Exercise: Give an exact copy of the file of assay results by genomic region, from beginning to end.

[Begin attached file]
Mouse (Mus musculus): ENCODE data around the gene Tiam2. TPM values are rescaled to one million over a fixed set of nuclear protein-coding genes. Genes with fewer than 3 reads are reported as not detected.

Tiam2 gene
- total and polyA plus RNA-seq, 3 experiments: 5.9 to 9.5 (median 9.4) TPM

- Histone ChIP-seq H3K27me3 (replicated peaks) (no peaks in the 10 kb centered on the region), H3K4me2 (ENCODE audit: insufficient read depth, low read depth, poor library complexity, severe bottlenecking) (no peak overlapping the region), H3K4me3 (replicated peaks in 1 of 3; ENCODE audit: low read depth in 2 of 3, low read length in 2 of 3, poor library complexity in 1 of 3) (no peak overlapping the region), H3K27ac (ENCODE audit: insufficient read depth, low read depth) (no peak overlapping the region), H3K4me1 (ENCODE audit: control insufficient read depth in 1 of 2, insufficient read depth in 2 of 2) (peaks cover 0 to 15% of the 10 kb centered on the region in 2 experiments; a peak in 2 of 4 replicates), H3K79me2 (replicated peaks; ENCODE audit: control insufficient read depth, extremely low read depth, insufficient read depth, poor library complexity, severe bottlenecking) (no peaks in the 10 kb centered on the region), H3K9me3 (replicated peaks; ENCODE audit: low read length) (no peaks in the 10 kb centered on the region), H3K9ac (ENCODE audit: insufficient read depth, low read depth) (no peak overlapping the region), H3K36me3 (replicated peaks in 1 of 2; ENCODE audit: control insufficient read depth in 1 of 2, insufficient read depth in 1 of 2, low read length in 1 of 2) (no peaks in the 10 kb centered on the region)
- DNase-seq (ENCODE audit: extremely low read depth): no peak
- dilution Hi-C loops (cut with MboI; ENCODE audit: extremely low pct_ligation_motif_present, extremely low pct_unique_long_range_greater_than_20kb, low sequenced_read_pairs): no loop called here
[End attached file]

Mouse (Mus musculus): ENCODE data around the gene Tiam2. TPM values are rescaled to one million over a fixed set of nuclear protein-coding genes. Genes with fewer than 3 reads are reported as not detected.

Tiam2 gene
- total and polyA plus RNA-seq, 3 experiments: 5.9 to 9.5 (median 9.4) TPM

- Histone ChIP-seq H3K27me3 (replicated peaks) (no peaks in the 10 kb centered on the region), H3K4me2 (ENCODE audit: insufficient read depth, low read depth, poor library complexity, severe bottlenecking) (no peak overlapping the region), H3K4me3 (replicated peaks in 1 of 3; ENCODE audit: low read depth in 2 of 3, low read length in 2 of 3, poor library complexity in 1 of 3) (no peak overlapping the region), H3K27ac (ENCODE audit: insufficient read depth, low read depth) (no peak overlapping the region), H3K4me1 (ENCODE audit: control insufficient read depth in 1 of 2, insufficient read depth in 2 of 2) (peaks cover 0 to 15% of the 10 kb centered on the region in 2 experiments; a peak in 2 of 4 replicates), H3K79me2 (replicated peaks; ENCODE audit: control insufficient read depth, extremely low read depth, insufficient read depth, poor library complexity, severe bottlenecking) (no peaks in the 10 kb centered on the region), H3K9me3 (replicated peaks; ENCODE audit: low read length) (no peaks in the 10 kb centered on the region), H3K9ac (ENCODE audit: insufficient read depth, low read depth) (no peak overlapping the region), H3K36me3 (replicated peaks in 1 of 2; ENCODE audit: control insufficient read depth in 1 of 2, insufficient read depth in 1 of 2, low read length in 1 of 2) (no peaks in the 10 kb centered on the region)
- DNase-seq (ENCODE audit: extremely low read depth): no peak
- dilution Hi-C loops (cut with MboI; ENCODE audit: extremely low pct_ligation_motif_present, extremely low pct_unique_long_range_greater_than_20kb, low sequenced_read_pairs): no loop called here